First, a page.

Tag Archives: Goddard Space Flight Center

AGU 2011: New Map of Antarctica's Rock Bed

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A new, updated map reveals how the Antarctic continent looks under the ice, detailing each mountain range and valley. Beyond its undeniable beauty, this high-resolution map of Antarctica’s bed topography, dubbed BEDMAP2, will help scientists model how ice sheets and glaciers respond to changes in the environment.

A large international consortium of Antarctic field programs, including NASA IceBridge, contributed information to this updated map of bed elevation and ice thickness for Antarctica and the Southern Ocean. The first version of BEDMAP was completed in 2000. The new version, which was presented on Dec. 5 at the American Geophysical Union’s 2011 Fall Meeting, incorporates seismic and radar data from about 265,000 km of airborne surveys over the ice.

“We are lacking fundamental data on ice thickness and bedrock elevation over large parts of Antarctica, because these areas are hard to reach,” said IceBridge project scientist Michael Studinger. “We’ll continue to fill in critical information gaps on places such as the Recovery Glacier in Coats Land, East Antarctica. This area has long been on the wish list of ice sheet modelers, but it is very far away from all research bases.”

This year, IceBridge’s DC-8 aircraft was able to fly four times over Recovery Glacier from Punta Arenas, Chile. “We have collected a landmark data set that will fill a critical hole in new BEDMAP compilations,” Studinger said.

Text by Maria-José Viñas. Image courtesy of the BEDMAP Consortium. The new version of BEDMAP will soon be freely available. Read more about the BEDMAP2 on the project’s website.

4 Views of Eyjafjallajökull’s Plume That You Probably Haven’t Seen Before

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When the volcano roared to life and began spewing huge amounts of ash and gas into the atmosphere, Eyjafjallajökull’s giant plume stranded millions of travelers and captivated the rest of us as it wafted away from Iceland.

Most images have shown how the plume might appear to a human from space. But to an aerosol scientist, the real excitement comes from the instruments that produce less recognizable images that nevertheless reveal subtle details about the nature of the plume.

One instrument or one satellite alone is not likely to yield breakthrough insights about volcanic plumes. Rather, constant comparisons between numerous sets of datacollected by a variety of satellite, aircraft, and ground-based platformsare most likely to lead to new discoveries.

With that in mind, aerosol scientists from NASA’s Goddard Space Flight Center and neighboring institutions met last month at a special AEROCENTER seminar to share information about some aspects of Eyjafjallajökull’s plume that they’ve studied so far.

Such cross-satellite and cross-platform efforts make it possible to address some of the thorniest problems in the field. Comparing results from several instruments, for example, makes it easier to understand the dispersion of plumes and—with the help of computer models—predict how plumes might behave, noted Santiago Gassó, the Goddard geophysicist who organized the seminar.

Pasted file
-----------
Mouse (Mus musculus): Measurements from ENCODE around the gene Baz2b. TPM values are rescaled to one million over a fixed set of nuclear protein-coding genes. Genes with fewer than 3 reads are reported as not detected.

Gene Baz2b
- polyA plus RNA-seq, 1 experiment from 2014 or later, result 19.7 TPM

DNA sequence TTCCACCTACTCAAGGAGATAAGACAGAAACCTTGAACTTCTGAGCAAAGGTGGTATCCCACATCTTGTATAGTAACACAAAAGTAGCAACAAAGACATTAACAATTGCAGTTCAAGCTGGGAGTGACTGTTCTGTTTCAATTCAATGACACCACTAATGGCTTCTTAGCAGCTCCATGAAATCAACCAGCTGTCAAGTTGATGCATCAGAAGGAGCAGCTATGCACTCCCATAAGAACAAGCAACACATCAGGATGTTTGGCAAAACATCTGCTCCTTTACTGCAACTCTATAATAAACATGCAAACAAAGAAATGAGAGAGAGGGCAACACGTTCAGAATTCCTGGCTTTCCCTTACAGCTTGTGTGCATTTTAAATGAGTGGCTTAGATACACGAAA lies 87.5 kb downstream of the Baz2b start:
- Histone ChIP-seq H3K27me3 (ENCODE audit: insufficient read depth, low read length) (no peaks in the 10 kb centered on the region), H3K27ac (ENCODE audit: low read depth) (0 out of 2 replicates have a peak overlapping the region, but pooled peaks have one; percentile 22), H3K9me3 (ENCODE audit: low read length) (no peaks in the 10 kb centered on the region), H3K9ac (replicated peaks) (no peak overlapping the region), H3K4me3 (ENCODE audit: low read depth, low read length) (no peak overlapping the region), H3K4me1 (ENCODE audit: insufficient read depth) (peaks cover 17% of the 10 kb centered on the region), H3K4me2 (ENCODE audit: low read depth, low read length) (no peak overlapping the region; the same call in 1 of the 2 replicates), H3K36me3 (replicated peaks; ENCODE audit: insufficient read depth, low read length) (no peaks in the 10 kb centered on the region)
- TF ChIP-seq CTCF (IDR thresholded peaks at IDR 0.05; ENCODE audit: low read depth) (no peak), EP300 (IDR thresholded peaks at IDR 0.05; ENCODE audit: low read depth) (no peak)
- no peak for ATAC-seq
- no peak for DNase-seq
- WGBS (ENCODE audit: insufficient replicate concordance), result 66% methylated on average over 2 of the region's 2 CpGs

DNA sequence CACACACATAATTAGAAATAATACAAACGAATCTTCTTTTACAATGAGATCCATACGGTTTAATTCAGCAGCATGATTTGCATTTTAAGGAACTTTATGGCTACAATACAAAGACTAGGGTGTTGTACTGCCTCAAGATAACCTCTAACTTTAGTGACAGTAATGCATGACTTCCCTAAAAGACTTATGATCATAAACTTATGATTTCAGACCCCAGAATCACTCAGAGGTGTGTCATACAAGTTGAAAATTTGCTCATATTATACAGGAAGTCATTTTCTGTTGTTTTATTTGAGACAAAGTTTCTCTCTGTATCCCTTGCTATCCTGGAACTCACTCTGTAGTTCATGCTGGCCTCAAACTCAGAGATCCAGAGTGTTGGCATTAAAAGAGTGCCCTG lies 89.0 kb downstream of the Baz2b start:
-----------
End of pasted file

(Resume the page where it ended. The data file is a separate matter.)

Though the scientists have just started picking their way through Eyjafjallajökull data, there are a number of presentations from the meeting to click through if you’re interested. There’s nothing Earth-shattering to report yet, but we did find some views of the plume that you likely haven’t seen in the newspapers. You can find more imagery of Eyjafjallajökull’s eruptionand plume here,here, here, here, here, here, and here.


MISR – Plume Height


NASA scientists used an instrument called MISR aboard the Terra satellite to view the ash plume from multiple angles, and then applied a stereo-imaging technique to derive the height of the ash cloud at different points during the eruption. The result is the colorful image on the right that distinguishes plume height with bright reds (6 km), oranges (5 km), yellows (4 km), greens (3 km), and blues (2 km). The blue, near-surface part of the plume is resuspended ash.  (Image Credit: NASA/JPL/MISR)


CALIPSO – Vertical Profile

The CALIPSO satellite provides a vertical profile of a whole slice of the atmosphere with a LIDAR instrument that shoots laser pulses at the atmosphere below and measures how it reflects off particles in the atmosphere. In this image, captured on April 17 as the satellite passed over France, the plume appears as a wispy band of yellow and red. The thick yellow layer below is air pollution hovering near the surface of France. (Image Credit: NASA/CALIPSO/Winker)


OMI – Sulfur Dioxide (SO
2)



The Ozone Monitoring Instrument (OMI) aboard NASA’s Aura satellite had eyes for ash as well as something that’s invisible to the human eye: the transparent (and toxic) gas sulfur dioxide (SO2). OMI observed sulfur dioxide billowing out of the volcano at a clip of as much as 10 thousand tons a day. The OMI instrument produced this image, which shows higher concentrations of sulfur dioxide in red and lower concentrations in blue and purple, on April 30—two weeks after the peak of Eyjafjallajökull’s eruption between April 14 and 17. (Image Credit: NASA/OMI/via Joiner)


DLR Falcon – Aircraft LIDAR


A few days after the eruption began, European scientists scrambled a DLR Falcon jet equipped with a LIDAR and other instruments. The LIDAR, cruising at 8 km altitude, detected volcanic ash in the altitude range of 3.5 km to 5.5 km. The ash plume appears as a yellow and green mass above a layer of clouds (seen as the line of rust-colored spots beneath the ash). When the instrument collected this data, the ash had aged four or five days. The white streaks on the image represent areas where the LIDAR did not detect a significant amount of aerosol. (Image Credit: DLR/via Diehl)

— Adam Voiland, NASA’s Earth Science News Team

Soaring for Science

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NASA's Global Hawk autonomous plane